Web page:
Whitetail bucks often grow big in the Adirondacks and then die of old age without ever catching a whiff of a stinky human. Why? Few people are willing to take up the pursuit more than an hour’s walk from the nearest trail or unimproved road.

That’s too bad, because you don’t need to be Daniel Boone to give chase to unpressured wilderness bucks. All you need is a topographical map, a compass and a sturdy canoe.

The strategy is to paddle to the far side of a large body of water and hunt state land that goes virtually unhunted all season long. You can begin by zeroing in on places like Cranberry Lake, Stillwater Reservoir (although everybody hunts the unimproved road to Beaver Flow on the south shoreline) and Big Moose Lake, where there always seems to be a racked buck or two hanging around the inlet. Other good areas include Long Lake, Utowana Lake at its Route 28A access (which is part of the Raquette River Flow) and the east side of Raquette Lake, where you might even bag a bear.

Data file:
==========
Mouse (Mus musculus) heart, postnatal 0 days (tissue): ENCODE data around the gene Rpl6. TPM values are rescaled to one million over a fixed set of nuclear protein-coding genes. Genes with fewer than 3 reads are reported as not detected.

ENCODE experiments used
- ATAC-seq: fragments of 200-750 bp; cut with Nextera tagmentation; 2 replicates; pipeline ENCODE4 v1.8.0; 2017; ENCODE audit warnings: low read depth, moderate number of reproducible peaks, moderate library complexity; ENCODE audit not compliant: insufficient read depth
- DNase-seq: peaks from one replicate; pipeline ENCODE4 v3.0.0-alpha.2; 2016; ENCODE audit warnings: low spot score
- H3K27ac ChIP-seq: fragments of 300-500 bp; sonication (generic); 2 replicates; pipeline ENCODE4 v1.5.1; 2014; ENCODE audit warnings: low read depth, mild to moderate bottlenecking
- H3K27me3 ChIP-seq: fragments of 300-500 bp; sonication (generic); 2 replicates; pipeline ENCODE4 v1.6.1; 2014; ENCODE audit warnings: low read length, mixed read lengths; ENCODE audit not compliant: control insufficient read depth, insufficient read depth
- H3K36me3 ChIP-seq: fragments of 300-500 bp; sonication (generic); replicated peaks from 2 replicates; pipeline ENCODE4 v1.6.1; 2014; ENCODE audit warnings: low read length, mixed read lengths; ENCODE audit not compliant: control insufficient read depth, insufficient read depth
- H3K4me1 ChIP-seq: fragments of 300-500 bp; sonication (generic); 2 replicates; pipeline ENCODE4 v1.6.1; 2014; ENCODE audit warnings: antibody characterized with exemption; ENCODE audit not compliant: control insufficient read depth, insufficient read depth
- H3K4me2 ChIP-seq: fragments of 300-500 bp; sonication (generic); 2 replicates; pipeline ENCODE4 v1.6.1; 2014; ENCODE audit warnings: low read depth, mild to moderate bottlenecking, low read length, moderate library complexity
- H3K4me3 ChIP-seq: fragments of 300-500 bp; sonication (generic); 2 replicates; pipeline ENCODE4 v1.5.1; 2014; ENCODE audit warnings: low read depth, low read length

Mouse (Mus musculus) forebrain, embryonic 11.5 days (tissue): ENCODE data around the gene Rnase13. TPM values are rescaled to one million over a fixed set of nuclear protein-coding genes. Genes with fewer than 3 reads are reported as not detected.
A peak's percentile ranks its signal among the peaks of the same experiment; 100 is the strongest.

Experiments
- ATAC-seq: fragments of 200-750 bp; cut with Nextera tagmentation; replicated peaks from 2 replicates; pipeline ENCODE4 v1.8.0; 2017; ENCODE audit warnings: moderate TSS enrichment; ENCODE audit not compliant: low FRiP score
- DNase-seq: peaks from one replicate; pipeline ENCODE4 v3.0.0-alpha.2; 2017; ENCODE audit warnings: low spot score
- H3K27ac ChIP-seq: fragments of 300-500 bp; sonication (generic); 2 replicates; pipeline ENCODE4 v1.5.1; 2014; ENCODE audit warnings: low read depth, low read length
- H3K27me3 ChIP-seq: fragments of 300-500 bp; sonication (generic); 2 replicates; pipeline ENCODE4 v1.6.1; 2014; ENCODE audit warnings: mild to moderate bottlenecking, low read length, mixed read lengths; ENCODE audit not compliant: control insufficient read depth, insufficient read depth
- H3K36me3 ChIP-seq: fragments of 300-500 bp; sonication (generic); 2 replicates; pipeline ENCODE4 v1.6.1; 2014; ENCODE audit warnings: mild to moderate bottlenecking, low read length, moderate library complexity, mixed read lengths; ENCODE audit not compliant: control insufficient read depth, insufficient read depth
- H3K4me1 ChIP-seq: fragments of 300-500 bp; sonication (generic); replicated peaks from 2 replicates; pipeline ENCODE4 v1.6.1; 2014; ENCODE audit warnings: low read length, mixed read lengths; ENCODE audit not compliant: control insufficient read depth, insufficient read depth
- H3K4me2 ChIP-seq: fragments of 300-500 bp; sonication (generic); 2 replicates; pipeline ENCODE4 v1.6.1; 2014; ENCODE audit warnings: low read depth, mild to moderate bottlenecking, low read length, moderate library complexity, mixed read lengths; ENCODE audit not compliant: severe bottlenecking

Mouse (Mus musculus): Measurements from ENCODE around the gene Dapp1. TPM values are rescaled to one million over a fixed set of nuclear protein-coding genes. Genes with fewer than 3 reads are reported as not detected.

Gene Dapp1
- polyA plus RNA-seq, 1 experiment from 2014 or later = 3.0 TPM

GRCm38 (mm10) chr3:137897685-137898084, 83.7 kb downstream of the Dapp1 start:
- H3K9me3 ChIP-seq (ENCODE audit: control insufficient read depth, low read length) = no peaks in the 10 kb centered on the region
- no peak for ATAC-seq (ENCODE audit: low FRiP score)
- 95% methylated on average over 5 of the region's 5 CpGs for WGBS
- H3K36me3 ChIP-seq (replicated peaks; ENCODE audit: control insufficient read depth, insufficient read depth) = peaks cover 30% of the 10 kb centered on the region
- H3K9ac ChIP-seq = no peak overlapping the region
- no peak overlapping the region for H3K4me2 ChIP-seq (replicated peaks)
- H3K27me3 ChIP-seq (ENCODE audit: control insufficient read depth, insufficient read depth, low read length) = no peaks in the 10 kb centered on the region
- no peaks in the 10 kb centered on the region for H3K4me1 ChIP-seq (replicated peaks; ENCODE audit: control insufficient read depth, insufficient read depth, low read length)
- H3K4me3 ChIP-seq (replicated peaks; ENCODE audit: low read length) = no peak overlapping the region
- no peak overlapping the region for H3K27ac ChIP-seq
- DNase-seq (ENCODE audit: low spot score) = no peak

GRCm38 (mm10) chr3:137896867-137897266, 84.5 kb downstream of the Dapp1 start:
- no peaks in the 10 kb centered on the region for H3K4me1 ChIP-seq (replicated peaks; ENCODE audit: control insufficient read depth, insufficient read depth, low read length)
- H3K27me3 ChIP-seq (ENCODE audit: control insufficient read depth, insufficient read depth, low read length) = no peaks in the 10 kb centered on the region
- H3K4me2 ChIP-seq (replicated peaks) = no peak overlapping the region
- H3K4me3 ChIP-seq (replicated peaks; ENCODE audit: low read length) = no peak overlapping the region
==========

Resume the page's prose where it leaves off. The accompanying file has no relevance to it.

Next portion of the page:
The trick is to hunt the transition zone between hemlock swamps, where bucks bed, and hardwood ridges, where bucks feed. Also, don’t be afraid to try rattling downwind of any scrape line you come across. Just be ready to shoot before you start rattling, as any buck within hearing distance is likely to come in fast and furious!

Contact: New York State Department of Environmental Conservation, Region 5 (518-897-1200); Region 6 (315-785-2239).
-Bill Vaznis